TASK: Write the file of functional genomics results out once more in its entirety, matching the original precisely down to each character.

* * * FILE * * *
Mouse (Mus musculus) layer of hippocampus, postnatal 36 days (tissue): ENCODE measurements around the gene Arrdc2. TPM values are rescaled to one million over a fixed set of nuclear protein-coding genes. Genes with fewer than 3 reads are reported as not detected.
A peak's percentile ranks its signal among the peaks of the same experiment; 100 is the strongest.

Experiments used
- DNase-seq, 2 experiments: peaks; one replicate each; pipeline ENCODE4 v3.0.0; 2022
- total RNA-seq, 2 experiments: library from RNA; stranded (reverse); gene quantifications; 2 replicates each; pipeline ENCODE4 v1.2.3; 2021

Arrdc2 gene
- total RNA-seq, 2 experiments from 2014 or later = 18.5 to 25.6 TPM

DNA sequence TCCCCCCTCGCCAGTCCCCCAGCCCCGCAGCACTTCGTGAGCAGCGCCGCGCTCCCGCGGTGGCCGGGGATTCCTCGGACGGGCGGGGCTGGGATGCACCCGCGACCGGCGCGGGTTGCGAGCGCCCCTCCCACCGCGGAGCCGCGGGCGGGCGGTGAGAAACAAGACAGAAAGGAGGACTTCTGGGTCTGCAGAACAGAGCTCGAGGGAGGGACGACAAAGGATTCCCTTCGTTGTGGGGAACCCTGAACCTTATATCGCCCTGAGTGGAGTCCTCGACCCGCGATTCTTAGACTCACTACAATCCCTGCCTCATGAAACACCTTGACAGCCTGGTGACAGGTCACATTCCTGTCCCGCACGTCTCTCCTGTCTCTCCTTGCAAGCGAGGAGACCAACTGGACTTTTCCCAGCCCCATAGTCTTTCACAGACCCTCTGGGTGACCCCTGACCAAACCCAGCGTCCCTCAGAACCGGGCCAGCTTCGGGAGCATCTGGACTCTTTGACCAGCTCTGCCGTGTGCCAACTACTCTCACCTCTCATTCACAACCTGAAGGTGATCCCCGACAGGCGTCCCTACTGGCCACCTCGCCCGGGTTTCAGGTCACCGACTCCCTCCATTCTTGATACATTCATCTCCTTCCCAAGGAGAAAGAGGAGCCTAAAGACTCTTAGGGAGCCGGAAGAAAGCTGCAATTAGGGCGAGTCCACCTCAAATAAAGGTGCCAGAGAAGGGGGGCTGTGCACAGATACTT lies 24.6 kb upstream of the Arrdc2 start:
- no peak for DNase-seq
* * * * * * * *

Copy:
Mouse (Mus musculus) layer of hippocampus, postnatal 36 days (tissue): ENCODE measurements around the gene Arrdc2. TPM values are rescaled to one million over a fixed set of nuclear protein-coding genes. Genes with fewer than 3 reads are reported as not detected.
A peak's percentile ranks its signal among the peaks of the same experiment; 100 is the strongest.

Experiments used
- DNase-seq, 2 experiments: peaks; one replicate each; pipeline ENCODE4 v3.0.0; 2022
- total RNA-seq, 2 experiments: library from RNA; stranded (reverse); gene quantifications; 2 replicates each; pipeline ENCODE4 v1.2.3; 2021

Arrdc2 gene
- total RNA-seq, 2 experiments from 2014 or later = 18.5 to 25.6 TPM

DNA sequence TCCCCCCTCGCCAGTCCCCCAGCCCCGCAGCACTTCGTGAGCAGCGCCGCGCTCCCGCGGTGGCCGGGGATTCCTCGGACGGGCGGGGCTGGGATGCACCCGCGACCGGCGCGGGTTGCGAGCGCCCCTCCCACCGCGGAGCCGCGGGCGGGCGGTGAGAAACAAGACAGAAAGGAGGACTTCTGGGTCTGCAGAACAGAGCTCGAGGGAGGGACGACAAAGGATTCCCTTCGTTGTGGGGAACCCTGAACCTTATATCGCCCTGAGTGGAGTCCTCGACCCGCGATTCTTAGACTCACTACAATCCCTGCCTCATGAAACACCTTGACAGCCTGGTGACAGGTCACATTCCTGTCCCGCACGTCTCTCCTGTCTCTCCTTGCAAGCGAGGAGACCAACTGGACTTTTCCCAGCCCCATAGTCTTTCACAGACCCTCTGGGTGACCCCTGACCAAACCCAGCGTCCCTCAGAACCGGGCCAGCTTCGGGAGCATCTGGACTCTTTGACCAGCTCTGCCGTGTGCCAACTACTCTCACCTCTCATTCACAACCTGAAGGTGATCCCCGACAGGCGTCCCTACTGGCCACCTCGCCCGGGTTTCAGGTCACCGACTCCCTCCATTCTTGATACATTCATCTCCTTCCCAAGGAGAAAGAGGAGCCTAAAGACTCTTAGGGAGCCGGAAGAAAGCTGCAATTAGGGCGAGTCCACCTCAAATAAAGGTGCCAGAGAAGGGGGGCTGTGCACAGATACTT lies 24.6 kb upstream of the Arrdc2 start:
- no peak for DNase-seq